After what happened last week, things will not be ‘normal’ in America for a long time. It’s not clear what normal even looks like in a democracy as fractured as ours. Only time, combined with an effort at seeking justice, will tell.
But it feels good that at least some of the forces of political sanity are asserting themselves.
A bipartisan majority of Representatives have charged the President on a single article of impeachment: incitement of insurrection. All Democrats voted in favor of it, as did 10 Republicans—still too few, but telling given that not one voted to impeach him in 2019.
Now, soon-to-be Minority Leader Mitch McConnell has said he believes President Trump committed impeachable offenses, and several other Senate Republicans are interested in considering the article.
We promised we would soon be back at work, crowdfunding for Democratic women up and down the ballot. Well, here we are: back in your inbox to remind you that a single vote stands between us and losing the Senate in two short years.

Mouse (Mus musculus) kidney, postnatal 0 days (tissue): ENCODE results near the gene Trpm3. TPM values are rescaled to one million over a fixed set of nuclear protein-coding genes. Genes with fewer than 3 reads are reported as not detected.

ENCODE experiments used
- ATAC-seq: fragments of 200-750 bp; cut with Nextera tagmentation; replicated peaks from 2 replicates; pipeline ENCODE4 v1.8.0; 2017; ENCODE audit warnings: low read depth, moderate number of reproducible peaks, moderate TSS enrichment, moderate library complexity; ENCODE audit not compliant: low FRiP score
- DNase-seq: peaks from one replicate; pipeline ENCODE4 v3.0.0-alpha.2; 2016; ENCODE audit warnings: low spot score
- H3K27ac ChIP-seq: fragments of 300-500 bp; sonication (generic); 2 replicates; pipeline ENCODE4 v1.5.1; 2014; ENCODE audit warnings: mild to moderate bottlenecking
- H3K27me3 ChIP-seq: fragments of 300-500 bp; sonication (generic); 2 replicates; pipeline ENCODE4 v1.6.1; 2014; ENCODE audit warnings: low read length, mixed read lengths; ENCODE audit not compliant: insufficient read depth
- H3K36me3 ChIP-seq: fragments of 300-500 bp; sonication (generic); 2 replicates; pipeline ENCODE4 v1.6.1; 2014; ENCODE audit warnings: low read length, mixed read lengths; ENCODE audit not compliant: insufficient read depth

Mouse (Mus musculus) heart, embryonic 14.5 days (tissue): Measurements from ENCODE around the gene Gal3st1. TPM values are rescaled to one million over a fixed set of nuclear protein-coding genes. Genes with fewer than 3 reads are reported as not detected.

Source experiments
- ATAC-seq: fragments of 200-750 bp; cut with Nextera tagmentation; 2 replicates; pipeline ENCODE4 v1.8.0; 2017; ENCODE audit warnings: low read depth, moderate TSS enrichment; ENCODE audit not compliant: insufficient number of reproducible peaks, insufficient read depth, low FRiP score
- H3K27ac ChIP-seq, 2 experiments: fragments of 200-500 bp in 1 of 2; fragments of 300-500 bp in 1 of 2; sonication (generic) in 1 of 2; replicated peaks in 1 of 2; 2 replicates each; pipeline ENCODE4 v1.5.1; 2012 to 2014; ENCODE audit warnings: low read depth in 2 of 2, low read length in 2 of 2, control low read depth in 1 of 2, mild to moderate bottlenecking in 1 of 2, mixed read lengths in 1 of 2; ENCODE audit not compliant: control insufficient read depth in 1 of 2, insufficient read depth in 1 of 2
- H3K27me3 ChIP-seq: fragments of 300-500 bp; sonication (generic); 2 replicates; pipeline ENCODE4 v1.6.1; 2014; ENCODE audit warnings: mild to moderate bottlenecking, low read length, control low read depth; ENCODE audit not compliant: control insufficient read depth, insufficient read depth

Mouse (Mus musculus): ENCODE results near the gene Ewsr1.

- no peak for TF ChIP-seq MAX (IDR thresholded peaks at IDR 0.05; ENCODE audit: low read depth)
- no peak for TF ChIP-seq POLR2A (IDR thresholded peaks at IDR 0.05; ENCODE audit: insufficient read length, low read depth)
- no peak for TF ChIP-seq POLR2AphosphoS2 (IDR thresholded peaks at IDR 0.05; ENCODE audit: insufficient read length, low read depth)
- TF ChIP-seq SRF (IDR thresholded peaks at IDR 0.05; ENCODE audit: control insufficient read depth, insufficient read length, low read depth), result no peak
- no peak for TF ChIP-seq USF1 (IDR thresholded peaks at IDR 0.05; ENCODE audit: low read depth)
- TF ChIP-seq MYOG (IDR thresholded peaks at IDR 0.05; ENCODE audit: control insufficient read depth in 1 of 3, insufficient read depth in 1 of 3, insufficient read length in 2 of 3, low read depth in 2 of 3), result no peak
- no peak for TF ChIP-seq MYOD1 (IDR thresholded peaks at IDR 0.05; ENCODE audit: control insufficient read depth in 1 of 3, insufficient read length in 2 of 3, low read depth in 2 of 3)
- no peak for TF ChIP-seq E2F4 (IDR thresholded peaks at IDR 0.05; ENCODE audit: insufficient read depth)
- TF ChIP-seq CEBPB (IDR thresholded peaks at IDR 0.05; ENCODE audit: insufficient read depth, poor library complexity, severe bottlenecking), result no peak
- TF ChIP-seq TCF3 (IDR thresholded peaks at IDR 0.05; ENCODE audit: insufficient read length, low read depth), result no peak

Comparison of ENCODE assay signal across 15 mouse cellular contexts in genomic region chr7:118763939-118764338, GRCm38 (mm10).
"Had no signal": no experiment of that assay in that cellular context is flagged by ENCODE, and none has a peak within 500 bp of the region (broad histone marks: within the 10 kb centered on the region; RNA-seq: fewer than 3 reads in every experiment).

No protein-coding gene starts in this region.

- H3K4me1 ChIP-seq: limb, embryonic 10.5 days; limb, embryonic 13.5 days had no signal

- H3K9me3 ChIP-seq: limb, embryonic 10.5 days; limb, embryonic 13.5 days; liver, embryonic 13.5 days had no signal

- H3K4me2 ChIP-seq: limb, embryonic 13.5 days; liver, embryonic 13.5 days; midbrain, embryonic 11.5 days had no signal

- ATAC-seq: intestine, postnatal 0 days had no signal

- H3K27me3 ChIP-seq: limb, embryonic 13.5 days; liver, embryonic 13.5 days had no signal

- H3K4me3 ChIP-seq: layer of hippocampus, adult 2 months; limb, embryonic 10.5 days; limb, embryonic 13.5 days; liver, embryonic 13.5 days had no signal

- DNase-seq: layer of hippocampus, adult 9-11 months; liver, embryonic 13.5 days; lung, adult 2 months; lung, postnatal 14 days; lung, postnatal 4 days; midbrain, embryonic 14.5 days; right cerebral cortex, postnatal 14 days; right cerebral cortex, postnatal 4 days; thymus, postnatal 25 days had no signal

This movement to impeach and convict the President would not be possible if Democrats had not won full control of Congress the same day the President sicced his mob on it.
We barely had a moment last week to celebrate Raphael Warnock and Jon Ossoff’s wins, but we are celebrating now. We knew winning the Senate was a momentous achievement on Wednesday morning, but by Wednesday night, we realized their wins saved our country from being ruled by people who will use mob violence as a political tool.
We saw on our TVs and in our newsfeeds last week just how dangerous it is to have any Republicans who support Trump in power. Every Republican who stoked the fiction that the election was ‘stolen’ bears responsibility for the attack—and that’s a lot more than just the 147 who voted in favor of this insurrection, even after having their lives threatened.
Democrats *must* maintain control of the House and Senate in 2022. It’s not hyperbole to say the survival of our democracy depends on it.
Can you give $5 or more to our 2022 preview slate—the two Senate seats and 12 House seats that will be crucial to maintaining Democratic majorities?